Magnetic separation of ferrous and non-ferrous metals from incinerator slag

Magnetic separators by WAMAG and Goudsmit Magnetics help change slag from waste incinerators into valuable secondary raw materials.

Slag from communal waste incineration contains many useful materials such as ferrous metals (5-13 %), non-ferrous metals (2-5 %), rare earth metals, glass and ceramic (5-30 %) and minerals usable in civil engineering (50 – 70 %). [1]

This article focuses on the recycling of slag in a waste incinerator owned by Twence. The waste incinerator is located nearby the city of Hengelo (80,000 inhabitants) in eastern Netherlands. The plant catches the eye even from a distance by its colourful, modern buildings and unusual smokestack. The multi-storey automated slag sorting line is installed in a hundred metre hall of the incineration plant. The purpose of magnetic separators manufactured by Czech company WAMAG is to remove ferrous parts from the processed material. The separators are followed by a system of eddy current separators for non-ferrous metals, manufactured by Dutch company Goudsmit Magnetics.

Material delivered by refuse collection vehicles and material extracted from a nearby waste dump serve as input material. Once the waste is incinerated, the ash is cooled with water, pulverised in a crusher and delivered to the sorting line hall. The line starts with a belt conveyor more than a metre wide. The fed material consists largely of humid, coarse crushed material containing random objects such as melted tin cans or remains of wires.

The entire line is operated by only five workers: a supervisor, three operators and one handler. The supervisor is in charge of ensuring that sorting runs smoothly, monitoring it through a camera system installed at key points on the line. The operators control the functioning of all the devices in the line. The handler removes the largest objects that could cause the line to stop. and is also in charge of cleanliness in this rather dusty environment.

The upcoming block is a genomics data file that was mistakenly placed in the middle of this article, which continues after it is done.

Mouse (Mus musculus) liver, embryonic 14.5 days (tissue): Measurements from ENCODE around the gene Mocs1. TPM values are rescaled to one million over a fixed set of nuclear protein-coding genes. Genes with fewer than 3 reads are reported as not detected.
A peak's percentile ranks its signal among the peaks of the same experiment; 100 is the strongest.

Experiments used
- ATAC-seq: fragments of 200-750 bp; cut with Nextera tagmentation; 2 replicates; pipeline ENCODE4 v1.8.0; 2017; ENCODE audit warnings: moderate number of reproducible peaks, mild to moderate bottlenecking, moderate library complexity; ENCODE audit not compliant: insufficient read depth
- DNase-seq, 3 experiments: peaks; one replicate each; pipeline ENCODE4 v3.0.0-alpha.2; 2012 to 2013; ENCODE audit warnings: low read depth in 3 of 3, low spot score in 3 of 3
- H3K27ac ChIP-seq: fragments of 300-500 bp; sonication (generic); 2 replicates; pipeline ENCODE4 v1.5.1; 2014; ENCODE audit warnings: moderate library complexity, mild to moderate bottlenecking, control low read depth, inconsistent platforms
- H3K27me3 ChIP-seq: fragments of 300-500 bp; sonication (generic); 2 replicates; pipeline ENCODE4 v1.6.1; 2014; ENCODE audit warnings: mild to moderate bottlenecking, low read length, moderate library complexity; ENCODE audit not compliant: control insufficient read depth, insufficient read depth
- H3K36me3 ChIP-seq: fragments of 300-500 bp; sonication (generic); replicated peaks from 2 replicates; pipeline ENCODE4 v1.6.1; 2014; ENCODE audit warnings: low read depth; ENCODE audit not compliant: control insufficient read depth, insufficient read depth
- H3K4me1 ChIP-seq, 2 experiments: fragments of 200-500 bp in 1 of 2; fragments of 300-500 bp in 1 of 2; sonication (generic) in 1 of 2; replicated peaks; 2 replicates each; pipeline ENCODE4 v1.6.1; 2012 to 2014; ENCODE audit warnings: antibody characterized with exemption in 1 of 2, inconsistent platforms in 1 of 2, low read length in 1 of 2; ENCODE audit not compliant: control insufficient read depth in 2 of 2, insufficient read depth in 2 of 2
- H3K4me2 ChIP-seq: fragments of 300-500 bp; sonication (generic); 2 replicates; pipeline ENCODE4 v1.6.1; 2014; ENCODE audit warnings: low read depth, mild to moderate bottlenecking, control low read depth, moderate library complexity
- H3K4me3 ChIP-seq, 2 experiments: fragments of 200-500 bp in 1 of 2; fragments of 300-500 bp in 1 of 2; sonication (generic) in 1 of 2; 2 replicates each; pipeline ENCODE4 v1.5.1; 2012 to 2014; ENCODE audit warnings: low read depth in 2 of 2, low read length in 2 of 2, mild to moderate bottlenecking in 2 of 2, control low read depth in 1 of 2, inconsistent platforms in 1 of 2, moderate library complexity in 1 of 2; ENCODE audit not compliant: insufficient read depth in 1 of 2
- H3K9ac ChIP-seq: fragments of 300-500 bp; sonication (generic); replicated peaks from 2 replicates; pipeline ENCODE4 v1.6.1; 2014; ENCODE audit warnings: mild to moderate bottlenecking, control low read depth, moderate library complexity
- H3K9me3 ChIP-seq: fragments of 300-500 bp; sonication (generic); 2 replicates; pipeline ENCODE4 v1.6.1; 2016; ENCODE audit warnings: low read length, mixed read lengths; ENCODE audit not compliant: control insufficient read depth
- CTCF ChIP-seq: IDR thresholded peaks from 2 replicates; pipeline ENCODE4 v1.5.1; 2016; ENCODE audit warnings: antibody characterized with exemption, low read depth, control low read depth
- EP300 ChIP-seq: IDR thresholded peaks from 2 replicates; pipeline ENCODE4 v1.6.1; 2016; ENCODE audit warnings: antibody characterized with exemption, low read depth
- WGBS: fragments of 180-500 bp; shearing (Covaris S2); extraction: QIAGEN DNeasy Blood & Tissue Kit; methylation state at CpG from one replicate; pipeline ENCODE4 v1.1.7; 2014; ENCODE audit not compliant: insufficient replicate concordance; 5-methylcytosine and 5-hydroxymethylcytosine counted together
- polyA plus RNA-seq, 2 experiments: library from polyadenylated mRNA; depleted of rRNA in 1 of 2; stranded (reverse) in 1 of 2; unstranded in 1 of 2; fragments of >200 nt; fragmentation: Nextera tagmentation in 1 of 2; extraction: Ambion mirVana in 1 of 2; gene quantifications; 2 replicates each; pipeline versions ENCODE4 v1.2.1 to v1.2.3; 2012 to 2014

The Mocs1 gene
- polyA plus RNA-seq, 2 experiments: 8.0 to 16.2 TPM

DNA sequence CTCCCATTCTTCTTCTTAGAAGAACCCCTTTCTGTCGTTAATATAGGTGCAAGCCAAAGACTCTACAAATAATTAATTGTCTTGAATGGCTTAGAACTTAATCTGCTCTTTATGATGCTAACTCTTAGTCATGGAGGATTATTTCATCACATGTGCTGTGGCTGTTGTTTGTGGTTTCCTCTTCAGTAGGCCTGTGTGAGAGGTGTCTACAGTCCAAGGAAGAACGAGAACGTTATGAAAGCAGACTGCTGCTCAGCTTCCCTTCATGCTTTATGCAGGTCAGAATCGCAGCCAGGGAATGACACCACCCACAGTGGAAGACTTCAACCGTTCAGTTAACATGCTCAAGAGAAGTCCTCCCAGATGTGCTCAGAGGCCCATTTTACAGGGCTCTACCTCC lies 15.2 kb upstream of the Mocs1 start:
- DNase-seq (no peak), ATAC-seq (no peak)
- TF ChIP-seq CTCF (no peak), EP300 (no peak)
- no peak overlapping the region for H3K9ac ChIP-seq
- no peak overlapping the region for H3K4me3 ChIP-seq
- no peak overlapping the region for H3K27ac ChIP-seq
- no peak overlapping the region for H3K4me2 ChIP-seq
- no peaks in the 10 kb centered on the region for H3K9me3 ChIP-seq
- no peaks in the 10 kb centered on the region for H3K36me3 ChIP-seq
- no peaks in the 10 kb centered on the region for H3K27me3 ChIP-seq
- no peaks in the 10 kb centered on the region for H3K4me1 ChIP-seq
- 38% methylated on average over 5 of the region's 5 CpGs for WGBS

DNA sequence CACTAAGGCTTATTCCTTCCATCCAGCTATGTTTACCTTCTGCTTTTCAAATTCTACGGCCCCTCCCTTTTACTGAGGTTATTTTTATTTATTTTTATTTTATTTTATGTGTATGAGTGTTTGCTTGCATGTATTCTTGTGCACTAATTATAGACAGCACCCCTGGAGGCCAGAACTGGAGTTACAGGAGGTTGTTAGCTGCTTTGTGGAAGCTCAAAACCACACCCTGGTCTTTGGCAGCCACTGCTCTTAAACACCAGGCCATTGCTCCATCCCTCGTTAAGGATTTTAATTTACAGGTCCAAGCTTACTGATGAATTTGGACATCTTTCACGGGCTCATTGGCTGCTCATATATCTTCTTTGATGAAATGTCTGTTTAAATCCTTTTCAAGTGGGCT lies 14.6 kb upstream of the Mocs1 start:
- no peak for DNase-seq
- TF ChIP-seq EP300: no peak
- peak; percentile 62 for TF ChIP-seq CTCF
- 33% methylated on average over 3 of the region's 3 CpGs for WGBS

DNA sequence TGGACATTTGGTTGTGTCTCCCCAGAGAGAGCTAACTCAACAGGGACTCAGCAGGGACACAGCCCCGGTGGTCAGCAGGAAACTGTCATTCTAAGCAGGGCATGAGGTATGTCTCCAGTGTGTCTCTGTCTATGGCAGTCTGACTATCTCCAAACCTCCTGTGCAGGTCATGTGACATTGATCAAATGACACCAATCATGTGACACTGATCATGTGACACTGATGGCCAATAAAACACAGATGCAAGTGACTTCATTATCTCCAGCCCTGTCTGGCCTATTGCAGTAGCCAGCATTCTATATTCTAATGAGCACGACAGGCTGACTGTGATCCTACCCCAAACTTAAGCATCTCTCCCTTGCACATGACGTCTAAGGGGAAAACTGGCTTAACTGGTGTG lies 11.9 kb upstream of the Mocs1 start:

The crushed slag is first sorted by a overband magnetic separator, which collects the largest ferrous parts. Then the slag continues to multi-stage magnetic separation. The processed material passes, step-by-step, through suspended magnetic separators, magnetic drum separators and magnetic headrollers.

Looseness of material and sorting by grain size is ensured by vibrating grates and rotary force. The intermediates and final products of separation head into fixed or mobile containers. All these devices are incorporated in the transport routes and conveyor lines in a way that guarantees smoothness of recycling. The fractions of sorted material become gradually finer and finer until they reach particle sizes in the order of millimetres. At the end of the sorting line, the individual grain-size fractions are fed into a system of eddy current separators that collect non-ferrous metals, such as copper or aluminium.

The Twence incinerator is an example of extremely successful integration of a facility of this type into the landscape. It helps efficiently dispose of and recycle waste material from waste dumps and collected communal waste not only from Hengelo and its surroundings, but even from more remote locations.

Author: Ing. Jana Kolářová

Sources: [1] Materiálové využití strusky ze spaloven komunálního odpadu, Michal Šyc et al., TVIP 2015. Available from: [cit. 9. 9. 2018]

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